Cumberland Evening Times from Cumberland, Maryland on December 9, 1948 · Page 1
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Cumberland Evening Times from Cumberland, Maryland · Page 1

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Thursday, December 9, 1948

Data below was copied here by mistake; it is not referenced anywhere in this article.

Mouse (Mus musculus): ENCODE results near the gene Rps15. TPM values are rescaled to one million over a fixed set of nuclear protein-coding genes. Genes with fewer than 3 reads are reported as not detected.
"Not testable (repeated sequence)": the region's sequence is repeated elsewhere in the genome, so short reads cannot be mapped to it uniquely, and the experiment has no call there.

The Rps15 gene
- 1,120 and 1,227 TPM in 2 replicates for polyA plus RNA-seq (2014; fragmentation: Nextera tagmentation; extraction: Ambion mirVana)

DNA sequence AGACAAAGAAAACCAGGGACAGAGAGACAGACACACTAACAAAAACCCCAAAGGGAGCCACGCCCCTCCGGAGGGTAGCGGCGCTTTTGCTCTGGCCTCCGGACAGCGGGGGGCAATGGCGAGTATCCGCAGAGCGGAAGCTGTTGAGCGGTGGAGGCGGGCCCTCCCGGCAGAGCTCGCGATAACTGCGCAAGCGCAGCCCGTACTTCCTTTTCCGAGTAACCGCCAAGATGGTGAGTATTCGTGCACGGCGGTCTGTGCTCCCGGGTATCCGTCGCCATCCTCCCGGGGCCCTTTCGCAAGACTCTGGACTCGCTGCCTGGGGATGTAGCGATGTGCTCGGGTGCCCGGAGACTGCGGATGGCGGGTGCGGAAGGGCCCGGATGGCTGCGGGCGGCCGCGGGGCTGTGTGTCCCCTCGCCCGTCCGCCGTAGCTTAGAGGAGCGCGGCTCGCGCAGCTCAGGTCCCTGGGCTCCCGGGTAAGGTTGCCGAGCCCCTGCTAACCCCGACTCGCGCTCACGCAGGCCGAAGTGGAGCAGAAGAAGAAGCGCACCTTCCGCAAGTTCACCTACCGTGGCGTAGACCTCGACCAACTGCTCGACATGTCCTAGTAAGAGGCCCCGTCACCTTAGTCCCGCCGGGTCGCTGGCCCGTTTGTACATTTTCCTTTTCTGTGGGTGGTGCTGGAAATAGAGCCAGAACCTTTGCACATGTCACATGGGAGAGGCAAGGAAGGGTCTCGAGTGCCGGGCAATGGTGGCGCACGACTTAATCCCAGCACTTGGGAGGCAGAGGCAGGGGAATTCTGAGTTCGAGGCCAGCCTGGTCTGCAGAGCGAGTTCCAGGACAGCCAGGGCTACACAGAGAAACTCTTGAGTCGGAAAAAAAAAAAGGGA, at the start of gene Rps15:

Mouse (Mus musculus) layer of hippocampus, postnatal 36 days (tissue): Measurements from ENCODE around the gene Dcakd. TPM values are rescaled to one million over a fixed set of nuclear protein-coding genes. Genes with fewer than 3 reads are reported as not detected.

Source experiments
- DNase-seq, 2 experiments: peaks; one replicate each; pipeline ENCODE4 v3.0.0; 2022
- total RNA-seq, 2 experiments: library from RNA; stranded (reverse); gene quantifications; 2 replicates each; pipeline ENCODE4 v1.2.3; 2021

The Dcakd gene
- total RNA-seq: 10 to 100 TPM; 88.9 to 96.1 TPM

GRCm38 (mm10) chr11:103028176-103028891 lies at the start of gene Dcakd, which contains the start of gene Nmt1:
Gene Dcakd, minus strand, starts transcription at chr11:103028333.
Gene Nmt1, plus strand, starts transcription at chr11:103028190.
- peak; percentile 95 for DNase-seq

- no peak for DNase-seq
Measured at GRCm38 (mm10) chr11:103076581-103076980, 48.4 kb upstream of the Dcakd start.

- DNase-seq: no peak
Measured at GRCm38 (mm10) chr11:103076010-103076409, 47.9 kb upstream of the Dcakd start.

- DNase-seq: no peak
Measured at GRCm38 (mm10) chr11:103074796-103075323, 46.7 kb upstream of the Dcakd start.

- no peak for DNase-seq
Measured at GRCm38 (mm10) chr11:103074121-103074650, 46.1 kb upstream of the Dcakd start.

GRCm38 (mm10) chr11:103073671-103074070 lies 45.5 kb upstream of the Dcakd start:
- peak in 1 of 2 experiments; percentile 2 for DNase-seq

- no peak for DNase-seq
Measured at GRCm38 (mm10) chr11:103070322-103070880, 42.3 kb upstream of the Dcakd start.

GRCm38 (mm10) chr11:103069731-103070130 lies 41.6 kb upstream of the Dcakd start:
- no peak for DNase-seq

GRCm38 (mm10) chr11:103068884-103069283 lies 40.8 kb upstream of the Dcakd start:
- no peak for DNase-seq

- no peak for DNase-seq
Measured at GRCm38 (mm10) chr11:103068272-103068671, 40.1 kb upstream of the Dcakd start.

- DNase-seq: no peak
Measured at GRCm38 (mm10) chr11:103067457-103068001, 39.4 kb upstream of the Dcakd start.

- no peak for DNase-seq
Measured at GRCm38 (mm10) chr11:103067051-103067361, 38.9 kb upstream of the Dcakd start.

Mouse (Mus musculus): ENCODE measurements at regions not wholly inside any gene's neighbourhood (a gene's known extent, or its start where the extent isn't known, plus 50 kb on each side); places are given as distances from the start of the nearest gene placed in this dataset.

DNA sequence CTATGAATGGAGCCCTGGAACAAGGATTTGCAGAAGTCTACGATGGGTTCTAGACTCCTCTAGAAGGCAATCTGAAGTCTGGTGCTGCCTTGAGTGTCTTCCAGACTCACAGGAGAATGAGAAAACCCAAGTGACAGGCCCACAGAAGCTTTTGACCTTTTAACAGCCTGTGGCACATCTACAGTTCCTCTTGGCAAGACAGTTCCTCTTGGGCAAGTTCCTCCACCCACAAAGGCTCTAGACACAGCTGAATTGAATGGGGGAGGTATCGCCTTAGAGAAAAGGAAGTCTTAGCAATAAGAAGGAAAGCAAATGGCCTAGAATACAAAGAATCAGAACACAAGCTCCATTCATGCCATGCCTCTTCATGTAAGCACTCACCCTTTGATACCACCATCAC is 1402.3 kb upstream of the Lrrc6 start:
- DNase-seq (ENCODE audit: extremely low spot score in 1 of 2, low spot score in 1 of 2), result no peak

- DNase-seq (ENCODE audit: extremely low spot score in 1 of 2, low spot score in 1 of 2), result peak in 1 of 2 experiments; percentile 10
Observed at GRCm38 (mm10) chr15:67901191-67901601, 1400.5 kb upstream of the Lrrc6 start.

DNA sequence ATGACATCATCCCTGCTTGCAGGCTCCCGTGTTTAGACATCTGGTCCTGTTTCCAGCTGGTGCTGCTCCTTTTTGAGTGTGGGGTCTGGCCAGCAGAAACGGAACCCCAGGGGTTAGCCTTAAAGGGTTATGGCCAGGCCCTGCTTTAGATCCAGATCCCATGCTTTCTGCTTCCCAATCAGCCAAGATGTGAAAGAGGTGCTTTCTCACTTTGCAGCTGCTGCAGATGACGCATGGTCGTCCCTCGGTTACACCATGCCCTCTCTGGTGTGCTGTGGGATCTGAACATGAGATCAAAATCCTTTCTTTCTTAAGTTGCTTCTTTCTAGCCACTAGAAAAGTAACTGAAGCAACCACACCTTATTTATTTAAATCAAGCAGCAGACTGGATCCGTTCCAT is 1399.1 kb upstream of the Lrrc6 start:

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The Weather Clouds, continued cold -tonight, Friday. City Weather—Temperatures — High, 51; low, 23; noon, 35. River—5.04 -feet. F ~VOL. LXXIX.—NO. 339 '*»<**«/ >«. s.mc-»p w.v.pi.oto. CUMBERLAND, MARYLAND, THURSDAY, DECEMBER 9, 1948 International News Service 36 Pages 5 CENTS Reds "Shim 9 II. A. Human Rights Act Russia Says Committee Report Says Nothing Of "Fascism"; Reds U§e Word to Define All Against Commies I By DcWITX MACKENZIE i AP Foreign Affairs Analyst The most far-reaching Declaration of Human Rights -ever devised has been completed by the -United Nations Social Committee after two mid a half years of diligent • labor and is ready for consideration by the General Assembly. ' . The 31 articles, in this historic document are calculated to-encom- pas* all the dream of the centuries for the well-being of mankind.. Because of this the highest significance attaches to the fact that' Russia and her satellites bitterly opposed the declaration, which includes such articles as these: Everyone has the right' to life, liberty and. security of person— to freedom of thought, conscience and religion—to -freedom of opinion and expression; thli tig ht includes freedom to hold opinions without, interference and to seek, receive and Impart information and ideas .through any media regardless of frontiers. Everyone has the right to a nationality—to take, part in the government of his country—to'a standard ol living adequate for the health and well-being of himself and family—to a social and international order in which the rights and free- dorni set forth in the declaration can be fully realized. All human beings are bom free and equal, in dignity and rights.. When the document finally •wai completed and came before • the 58-member social committee for approval, the Soviet bloc declared, it was unsatisfactory. The Communists claimed it violated sovereign rights' and failed to include a condemnation of Fascism. However, the declaration 'was -adopted '26 to 6 DOW too to the General Santa Gives Guide Dogs To Blind It Isn't difficult' to understand, ot course, why the Bolshevists ihoMid turn thumbs 'down..on. the declaration. It is'the antithesis of everything that Bolshevism stands for. -..'.• . .' Under the Red ism man is merely a pawn of the. Communist high command. .The.only right he has is to sing in unison with the other stooges. 'Bolshevism .couldn't, exist under any such code as is projected by the Declaration' of 'Rights. ' The Soviet demand for a condemnation of. "Fascism" isn't •urprisiny; especially when we take into consideration the Moscow definition of the term. As a matter of fact, It's about time all hands' reviewed the meaning •f the word. Webster's .new International Dictionary defines Fascism as the Fascist movement in Italy or, by extension, to any similar movement else where. The Fascist society 'was created -by Bolshevism. Mussolini to -oppose Then Hitler appropriated the general idea and founded Nazism—also to combat Cum- munism. Well, It isn't hard to understand why Moscow should h^ve a-special hatred for the Italian and German isms, and should have applied the term "Fascism" to both brands of anti-Communism. What a lot of folk don't realize, however, is that Moscow has extended the use of "Fascist" to apply- to any government, organization or even individual opposing Communism. In .this manner "Fascist" gradually iias become a generic term for all opposition to. Communism. . So it has come about that these days (Continued on Page S, Col. .8) Women Talk A Lot, But Not For Police Benefit CLEVELAND — (fP) — Do • womer really talk more than men? Maybe in some things. But whei it-comes to criminal matters, the; definitely' don't 'says Detective Lt David E. Kerr. head of .the polic homicide squad here. In a radio interview at the Pres Club last night he declared: "There's no trouble finding th woman in the case. • But it's reall tough making her talk. Women ar the hardest from." to get a confessio President Says Located Survivors Of Doomed Plaue ' Aid To Chinese Talk Scheduled On behalf of. Guide Dogs For the-Blind, Inc., a non-profit organiza- ion-of San Rafael,'Calif..Robert Cavanaugh, as.Santa, presents guide ogs to. (left to right), Lee C.-Hansen,-San Luis Obispo, Calif.; Seldon s'lchols, Oakland, Calif., blind' as the' result of bullet -'wounds during Jattle of Bulge; Dave .W. Thomas, Oakland; Harry Campbell, Reno, 'ev.; Carl O. Olsen, Almetla, Calif., and Herbert Coward, Son Francisco. Epitaph Ruins Name, Man Says RALEIGH, N. C.— (ff) — Hamp Cendall says"'he is being slandered'.' y an inscription on the tombstone ver Lawrence Nelson's grave. • r Kendall at the -.turn of the cen- ury was'accused falsely of Nelson's murder, but the error was not rec- ;ifie.d until after he'had'served nine 'ears In state perison.' He was ex- merated ' and given $5,000 com- lensation. .. •••-.-... Yesterday.Kendall Informed Gov- rnor R.', Gregg Cherry he r .wanted omething . done-. about the. tomb- tono' in Lcnolr Cemetery. : He said he was particularly concerned with lie; "slanderous" part .which v he. said eads: '"Robbed and. murdered 'by Hamp- Kendall." • ' Reds Complain U. S. Violates Air Lift Rule Truman-Note Aids Injured Boy Recover PERTH AMBOY, N. J.— Iff)— A etter from 1 President Truman, has resulted in. a "200 per - cent" improvement for a 15-year-old boy, critically burned by 50,000 volts of electricty, according to his nurses. Frankie Wojclechowski came in contact with a live wire on a rail- •oad siding October'9. He has. been m Perth Amboy Hospital since. The. boy's badly burned legs were amputated in an attempt, to- save ils life.- Nurses .'said the boy became despondent when the operation failed to improve 'Frankie's condition'. ' • • ' ' Did Not Tell President Frariklie said 1 he had _nb knowledge of how the President learned of his plight. Nurses said they did not know how the President heard of Frankie's condition. , The boy said yesterday ne, almost id given up hope 'of becoming a machine operator. "But if President Truman can win'when .everyone said he didn't have' a chance, I" .guess I can,"(Continued on Page S, Col, i) Stripling Called As Jury Witness NEW YORK — (.T 1 ) — Robert E. Stripling, chiefinvestigator for the House Un-American Activities Committee, appeared -today as a surprise witness before the, spy-probing, federal grand jury. Stripling's name had not" been mentioned in the list of-witnesses scheduled to go before the. jury on the-'fourth day of its renewed investigation of alleged Communist espionage. ' • • ' .. He appeared the day after a committee member had declared in Washington that indictment of Whittaker Chambers by the jury would make it impossible for the investigators to get at otters in -the plot. •.' List 16 Infractions In Flying Over Zone; Argue Over Mail, Refuse By TOM REEDY BERLIN— (/P) — Russian military authorities complained anew today that American airlift planes had violated 'four-power regulations In flying over .the Soviet zone. - Soviet, air safety officers listed "16 alleged , offenses iff the -past month, A Russian letter said most of the •incidents" involved Jour-erigined C-54's-flying atheights as low as 333 feet.'. ','"•'. ' ~". - Lieut. I, 'Komarov, acting • Soviet chief of air control, recommended that American craft 'ply 3,300 feet or higher in the zonal corridors and over the Berlin area "independent of weather conditions." U. S: Pilots Briefed Without acknowledging or denying the incidents, Cap;. Vincent H.- Gopkin, U. S. air safety officer, replied in » letter simply "our pilots have been iprleiud and -will continue to be" briefeS to abide by the rules of flight." One specific case listed . by the Russians said that on Nov.' 18 an American' craft allegedly "came out of the clouds" at Jeuterbog and jeopardized., a Soviet fighter plane "by pursuing it." They claimed the Russian plane averted a collision only by diving quickly. ' (Continued on Page S, Col. f) Judge Sentences Slayer Of Nurse To Electric Chair CAMDEN, N. J.—W — Howard Auld, 27-year-old former Infantryman, today was sentenced to die fin the 'electric hair for the v-J Day slaying of a Philadelphia waitress. Judge Bartholomew A. Sheehan set the week of January 30 for the electrocution. Auld was_convicted last night of first' degree murder. v '- The jury of- eight riien and four women deliberated for two hours and 45 minutes before" returning their verdict with no recommendation of mercy— a verdict that on — makes death in the electric chalrj ln ™'™c.. Executive Will Meet .'" Mme. ChiangToraorrow; Readies Budget Speech WASHINGTON — (/?} — President Truman . said today that aid to China will be taken up'when he meets Madame' Chiang Kai-Shek at a tea tomorrow. Tlmt wns his reply when asked at n. news conference whether the-matter would be discussed at the affair which he and Mrs.- Truman are holding for China's first lady. China aid 'is- what Madame Chiang is coming to see -him about, Mr.'.Truman told reporters. He added that it still remains to be seen whether he'll have further talks with her. First Mectinp It will be the first meeting of the two since the generaliss'imo's wiie came here last week to plead for more American help to the Chinese nationalist government in its battle with"'the Communists. Madame Chiang has talked previously to Secretary of State Marshall. Administration officials generally have been cool to Madame Chiang's mission. And in London today, Foreign Secretary Ernest Bevln said Britain is in no position to do "anything very material for China." Other Topics Most of Mr, Truman's news conference was devoted to the congressional spy hunt which he again labelled as a red herring. On other topics he said: 1, He doesn't know yet whether he will go- personally before a joint session of Congress to deliver his state of the union message next month. Recommendations for the 1949 fiscal year- budget, he added, are coming along slowly. 2, He. will again ask Congress to approve the St. Lawrence Seaway project. Also, he would like to see work go ahead on the proposed Jefferson Memorial at St. Louis, If the project is brought along far enough he would be glad to ask federal funds for it. Bikini Report On Desk 3, -A report of the Bikini atom bombing, tests'ls resting on his desk and will not be published. Asked if publication would meet opposition from Secretary of Defense Forrestall, Mr. Truman said that it (Continued on Page S. Col. 3) Policy Makers Study Foreign Aid Spending By STERLING F. GREEN WASHINGTON — (#) — Proposed second-year-spending for the Marshall Plan—estimated at around S'4,500,000,000—gets its first scrutiny today , from bl-partisan foreign policy leaders in Congress. Senators Connally CD-Tex),-who once again will head the Foreign Relations Committee, and Senator Vancenber'g . fR-Mich),' the retiring chairman, arranged a meeting with budget experts of the Economic Cooperation Administration. The best available spending estimate for the year beginning July 1 is about $500,000,000 less than the present $5,055,000,000 appropriation for European recovery. Figure Just Guess But the figure is neither official nor final. Officials said it'is simply as close as anybody's guess right now." If economic aid-co China is-increased and lumped with the European spending, the total will rise. Also, ECA expects |,o take over from the. Army the administration of Korean relief, which now runs about 5100,000,000 a year. Connally indicated to a reporter in advance of today's talks that they would be concerned more with how Congress should handle ECA's money problems than with the sums Clark To Take; Steps To See Law Enforced These three'Navy airmen were the first to sight the two rafts with-33 survivors of an Air Force C-54 after Ensign Johnson asked Kone to make one more pass over the area. Codes Checked Constantly To Prevent Leaks Old System Has Been Transformed: Machines Aid Security Measures By EDWARD E. BOMAR WASHINGTON—(#)—State Department officials said today their vital codes ai'e under constant checks to prevent the betrayal of American secrets to foreign governments. Whether prewar diplomatic messages between Washington and American embassies abroad were as secure from,prying eyes is in grave doubt as a. result-of disclosures during the Congressional spy inquiry. However,.. Acting - Secretary of State Lovett' said yesterday , the whole system of safeguarding such messages has been transformed in recent years. He declared the codes now as'secure as experts know how how to make them. Complicated machines are used In the State Department, as well as in the armed services, to change the wording of official messages into gibberish which—at least in theory only another, identically set ma- can reduce u> the original 'Frequent Checks chine form. Toivn Of Truman Wants To Atone TRUMAN, Minn.— (IP)— The village of Truman wants to "get right" with President Truman. In the Nov. 2 general election the| chief executive's- Minnesota com-1 munity namesake cast 216 votes for him while giving 275 to Gov. Thomas E, Dewey o£ New York, bis Republican opponent. A delegation of ten Commercial Club members starts for 'Washington Saturday to try to "explain away" those Dewey ballots and to "sort of atone for letting our namesake down." The group_ has. a White House appointment 'Monday or Tuesday. Chinese Admit Heavy Losses To Communists Nationalist Officers Pin Hopes On Pengpu Line Stalling Reds . By SEYMOUR' TOPPING NANKING — (f?) — Government military sources admitted today Chinese Communists have inflictcc heavy casualties on three encircled army groups on Nanking's approach- Palestine Bid For U.N. Seat Appears Lost By ARTHUR GAVSHON PARIS—(/P)—Israel's bid to come the 59th members of the United Nations this year appeared today to be doomed to failure. It is stymied in the Security Council. . A move to slash all controversial features from Britain's resolution for a Palestine settlement, already twice revised, developed as the Gen| eral Assembly. sought to clear up be- Officials said that in addition a jits work for adjournment Saturday. special cryptographic ur.it makes | night. freouent spot checks for any sign j Further debate, and" perhaps de r of flaws. Any suspicion that the -•-•-- --------- '-"•- —'—-'— code has been compromised brings an immediate order to change it. (Continued, on Page Baltimore Man 3) mandatory. (Continued on Page S. Col. 7) Motor Accident BALTIMORE— (ff)—The family of Sgt Luster M. Welling, a veteran of bitter fighting in Europe who later was told he was too young to be a guard at an aircraft plant received notice today that he had been killed in an automobile accident .'n Palestine. Welling was serving in an Army observation mission in the Holy Land. He was the son of Mr. and Mrs Nevin L. welling of Baltimore and his widow lives (at 131 Pocahontas Place) in Hampton, Vs. The Army, notification to his nearest of kin gave no details of the accident. It wa's at Haifa. Welling waded ashore at" Omaha beach with his 29th Division Infantry unit and was wounded several days later us his outflt was attack- cisions, on parts of-the Palestine question are due Friday in the General Assembly, in the Security Council's seven-nation Palestine Committee. -Major Issue Settled A major .east-west issue in the political committee was settled last night. The committee approved 41 to 6 a resolution indorsing the work of the U. N. Korean. Commission, providing for a new commission recognizing the Korean Republic of .U. S.-occupied south Korea as a legal government and recommending withdrawal of occupation "as early as practicable",' The resolution was sponsored by Australia, China and the United States. Only the Soviet bloc voted no. Russia, which . occupies north , Korea, has refused to permit the JU. N. Commission to operate in that territory. Back 'Appeal For Children Ing along France. road near St. Lo, Auld was previously convicted ot • first degree murder ,in the death of Margaret Rita McDade, 23, after ft V-J Day party at the Bellmawr, N. J. flrehouse. Auld was sentenced to die in the electric chair .but was granted a new trial by the New Jersey Court Of Errors and Appeals on the grounds Judge .Sheehan did not explain to the jury they could recommend mercy although returing a first degree verdict. . Spy Probe's Drama Has Become *Stranger Than Stage Or Films By ARTHUR EDSON WASHINGTON—(/P>—It will remain for the courts—and history— to give the final verdict on the great Washington spy case. '. ^ But one verdict can be rendered • right now: .'..'•' Judged purely for its drama, the strange case\of Whittaker Chambers vs. Alger Hiss is first rate. Shakespeare, a character who knew. a thing or two about it, thSught that -real drama always should involve -highly placed persons, preferably kings. No kings have wandered into this case, at least not yet. But Chambers is a senior editor of Time Mag- »zine; -Hiss was a rising young man In the State Department. Hiss, thervillian as far as the House Un-American Activities Committee is" concerned, looks like a Boy Scout leader who only recently graduated from the ranks. 'Chambers, who frequently has been praised by the 'committee, is roly-poly, heavy-lidded. In Hollywood, he'd be cast as a villain without a second look. The highlight so far was .the so- called "confrontation .scene" last August 25. This.brought-Hiss and Chambers fact to face publicly, before' the committee. In effect, they called each other a liar. Unfortunately, the' scene that might have topped this was staged in 'the comparative privacy' of Chambers' 'Maryland farm. That was when a pumpkin was Speaking .solely from a dramatic standpoint, I submit this is the perfect scene. And if the films ever are displayed in public, the proper way to present them would be to pluck them from the pumkin. We mortals can't keep any mood sustained for too ' long, so every drama has its touch of comedy relief,, such as the grave diggers in Hamlet. Well, the Chambers-Hiss mystery does nicely here,.too. Running through the confrontation day testimony, for instance, was "a sassy little Ford with a truck on its back:" It had been owned by Hiss, and he said it' had : opened last week, and out popped!a certain sentlmetal value.. He ha the microfilms that are alleged to I courted the future Mrs. H. in it, record the evidence that someone • Chambers testified that this CE was passing secret stuff to the Rus-1 had been turned over to a hard ' " t jr t~. . . ' T Tl . _ O y .-. I -. 1 sians. (Continued on Page S, Col. 2) "Assignment: America 9 (Res. D. 3. Put. Oft.l- ' ' ' ' . Miracle Of Ancient Mayan Stadium Still Baffles Modern Engineers 'CHI CHEEN ITSA, Yucatan, Mexico — (INS) — Standing here amidst the ruins of a 2,000-year-old civilization, you begin to. wonder whether we're really such hotshots of progress after all. Take the old Mayan ball court for example. It stands here — a mighty stone stadium, built before the pulley was exploited in these parts ar.d long before the sounding board was a par; of recorded history — and its acoustics 'and construction 'still defy the most clever explanations of the sxpei'ts. Literally, it is that — a stone stadium. It is nearly five hundred feet in length, and approximately one hundred feet in width. Its gen- Dral appearance is that of a modern football stadium. Obviously, it was •jsed for sports competition,' although the exact nature of the ball game played on its grounds has not yet been made clear. (However, there is some indica- .ion that when the game was fin- 'shed. the losing captain or coach vas beheaded. Economically speak- .ng, that might well be considered the logical forerunner of certain current customs. . .) But it is the acoustical qualities of this open-nir stone stadium which remain an Inexplicable mystery to the sound engineers today. To appreciate them, it must be remembered that the length of the Mayan stone stadium is more than one and one-half times the length of the modern football field. In other words, the seats at each end are farther apart than those in opposite end zones of the average stadium. And you know how far apart that is. . . • Nevertheless, you can sit at one end of this ancient Mayan stadium and carry on a conversation- with someone sitting at the other end — without raising your voice any more than would be required :o talk to someone across the table from you in a quiet restaurant. Certainly it sounds unbelievable. But .it is true. . Several newspapermen, including this correspondent, doubted it enough to 'put it to a test. We split into two skeptical parties, lowered our voices almost (Continued On Page 35, Col. 7) ago, "enjoyed his breakfast tills morning." A bulletin said: "General ' Marshall 1 had a good night. His post operative course remains satisfactory. The Genera] was up in bed'and enjoyed his breakfast this morning." es. They said the 15th army group was believed to have been virtually wiped out. The. 16th and the'two •other groups garrisoned Suchow until lost-week, when they withdrew southward in an effort to relieve the trapped 12th army group in the Suhsie.n sector. .. .. .. • The military sources said the groups had reorganized and now are resuming attacks" in an attempt to break, through the Beds. They described the Communists- as suffering heavy losses also. Depend On Merger Much depends upon whether, the former Suchow garrison can 'join the 12th at 'Suhsien^S5 miles south of Suchow—and both forces .fall back to the new Hwai river defense line, 105 miles northwest of the Chinese capital. Neutral military observers' estimated the former.Suchow.garrison has lost one third of its strength since abandoning the base to the Reds Dec. 1.. The three groups havi been reported- to embody . a combat strength of 110,000, although garrison — including rear' echelon personnel—was placed at 250,000. (Neither 'side has reported • whether any. sizable numbers of troop- were captured in;, the fall of Su chow. However, .pilots flying thi last planes in the Suchow airllf said government soldiers crowder the airfield in wild' confusion short ly before the city was captured.) The estimate of government cas ualties seems to- tally with a com munist broadcast last night, Red radio "said more than. 30,000 troops were lost to the three army groups. . . Nationals Make No Claims Qualified nationalist sources continued to make no claims to support government information agency reports that the 12th army .group had broken out of encirclement .Committee Continuei'*" Hearing But Blasts . At President's Charge: .. WASHINGTON '— (m — Con- : ' KTcsslonul hivratlir.-Uors said today they IIILVC found one of two'... mcn-!iccused of,supplying secret government documents to a. Kc6V spy, ring ten years a«o. Acting; Chairman Mundt (E.-T.V. SD) of the HOUNC Un-American Activities Committee said • the.."; man was locntcd in the metre--, politan area, of Washington. "1"'.V Mundt also announcit 1 . the committee Is preparing to hold;" a public hearing:. He' did not i»y : who the witnesses would be. '„"; ' By DOUGLAS B. CORNELL-^ WASHINGTON — (ff>) — President Truman again called the congress- • onal spy hearings a red herring today and said the committee • conducting them is a dead one. ... That brought an angry flare- baci • from members of the House Committee on TJn J American Activities who'in the past ten days have turn-.ed up-allegedly stolen secret State, Department 'documents and say they about to; expose .the people who stole them. . — Rep. Nixon (R-Calf) said that'-in the-light of evidence the committee. ias' uncovered "the President's statement is a flagrant flaunting of the" national interests of w "..the people." • . • —••• - . Only Way To Get Facts .""-.And it'is, apparent, he told--re- • porters that the only way the' facts ire going to be uncovered is through ;he committee. . ' * "TV! 'Nixon - said the President,--"by continuing- to obstruct the committee, is'.helping to keep. the-facts about the stealing of America'sTop secrets by the Communists from th«. American people." Acting Chairman Mundt' CR-SD) said that • it was inconceivable^to aim that Mr. Truman would repeat, the red herring remark. ',"1 Issues Challenge . • "If he considers the investigation _ • red herring," Mundt said, "I , challenge'-him to authorize 'us"'to publish the documents in toto in • the press. .The State,Department says-they, are.-so startling that" to release them -even now would', imperil the national' security.-, -,11-thi* is a red herring, let's publish them.": Mr. Truman's remarks were to a news conference and' were made in response to questions. He said that so far as the stolen documents Attorney General that the lawV.is are concerned, Clark will see enforced. • . ' ' "..'.. In summary, Mr. Truman's ,_«pressed attitude, toward the committee's activities, was this: If .the commitee members were in-dead earnest about protecting the country, they would- have turned what they have found over to Clark rather than making headlines .wita He still thinks the hearings are a red herring and that politics are a'motive'in the Republican-dominated committee's actions. . . The'red herring charge is-;one Mr Truaian first flung back during the campaign. He contended, then (Continued on Page & Col.~4) Congress Backs Labor, Business Parley On Costs WASHINGTON— UP) — A union- backed proposal that business and labor sit down together and .try-to solve the nation's., inflation ....troubles won congressional support -to- The General Assembly voted 32 j (Continued on Page S, Col. 6) to 0 to continue the U. N. appeal for children another year. All countries were urged to support it: The Assembly approved 33 to 0 a Swedish resolution asking the Security Council to reconsider 12 rejected applications for ,13. N. (Continued on Page 8, Col. 7) Marshall Enjoys Breakfast Court Denies Cop Slayer's Appeal ' ANNAPOLIS, Md..— (/P) — The Maryland Court of Appeals today •upheld a death sentence for Roy Arnold-Wood, convicted cop killer. Wood's '-only, chance to escape WASHINGTON— (IP)— Walter Reed i hanging now is through executive Hospital reported today that Secretary of State Marshall, who under- clemency by Governor . Lane. The 24-year-old bricklayer from went- a kidney operation two days Whitehall, Md., appealed his conviction of murder .in a Baltimore court which, he termed "prejudiced" in a brief composed in his. jail cell. Judge William L. Henderson, who wrote the Court of-Appeals opinion, said the shooting of Patrolman Joseph D. Benedict in Baltimore last Feb. 13 wns premeditated. The proposal came Irom •' the American Federation of Labor, and found approval in the Senate-House Economic Committee 'which., is studying business 1 record profits: The AFL Executive Council, urged such a meeting at its recent convention in Cincinnati, .,..,-,- AFL Economist Nelson H. Cruikshank told 'the committee yeterday he hopes the meeting will be called early next year by President'Tru- man. ' - • Senator Flanders (R-Vt), who ii presiding-.-over- the profits hearing, . said today he would favor a formal committee vote urging Mr. Truman to convene such a conference. The Economic Committee .heard both CIO and AFL spokesmen chide business yesterday for high prices and high profits. Today a witness was asked for the story' ol the profits of 31 oil companies. He is Joseph E. Pope, vice president of the Chase National Eaiik,. B-36 Finishes Round-Trip Test To Honolulu With Useful Bombs By WILLIAM C. BARNARD FORT WORTH, Tev.— (/?)— The biggest bomber has made its greatest flight. The Air Force announced today that its giant pride, a B-36, flew non-stop from Fort Worth to Honolulu aad return, breaking its own record. At 7 p. m, (GST) last- night, 35 hours and more than 8,pOO miles after takeoff time, the great silver ship touched down at this city's Carswell 'Air Field. And it had carried "a 1 "useful bomb load" to the halfway mark, dropping the bombs in the ocean off Honolulu. Brig. Gen. J. B. Montgomery of the Stragetic Air Command made the announcement here—after hours of official silence. "It is the best,the B-36 has ever done, but 'it was a routine training flight—well within the capabilities of the bomber," said the general. "it was in excess of 8,000 miles." 1 Crewed by 15 men, the ship flew from Fort "worth .to Honolulu 'by way of San Diego, Calif., and returned via San Francisco. "From San Francisco, it did not fly directly to Fort Worth." said Montgomery. "It^.flew to the east of Fort Worth and then returned." It was a Pearl Harbor Day flight that began about 8 a. m. (GST) Dec. 7.' Built to carry 10,000 pounds of bombs 10,000 miles, the superbomber staggers the ir.i agination of the public and. the men who fly it. It's as big as three five-room houses and it's 67-foot tail Is as high 'as' :i four-story building. It has groaned into the air at its full gross weight of 278,000 pounds. No other plane ever toted such a load. .•-,'".". Its amazing wings stretch--230 feet—almost the length of-a. football field—and they flap lazily-in' flight. And the '36 is so long—163 feet—its crewmen use a little -scooter on rails to'zip from nose to.tail. Six pusher.engines shove the'snp- erbomber along at better than-350 miles per hour. . • " Hours before the Air Force-made , its announcement, 'there were~tm- ' confirmed, reports of an historic flight. ' ..•-'."*',• But air. officers over the nation remained mum. Montgomery,-based at Offutt Field, • Omaha, Neb-.'-xoade the first announcement to the-'Associated Press in Dallas at 12:47 a. m. (CST)- today. ' •;-'"*" Montgomery happened to be .in (Continued on Page S, Co!.-!)-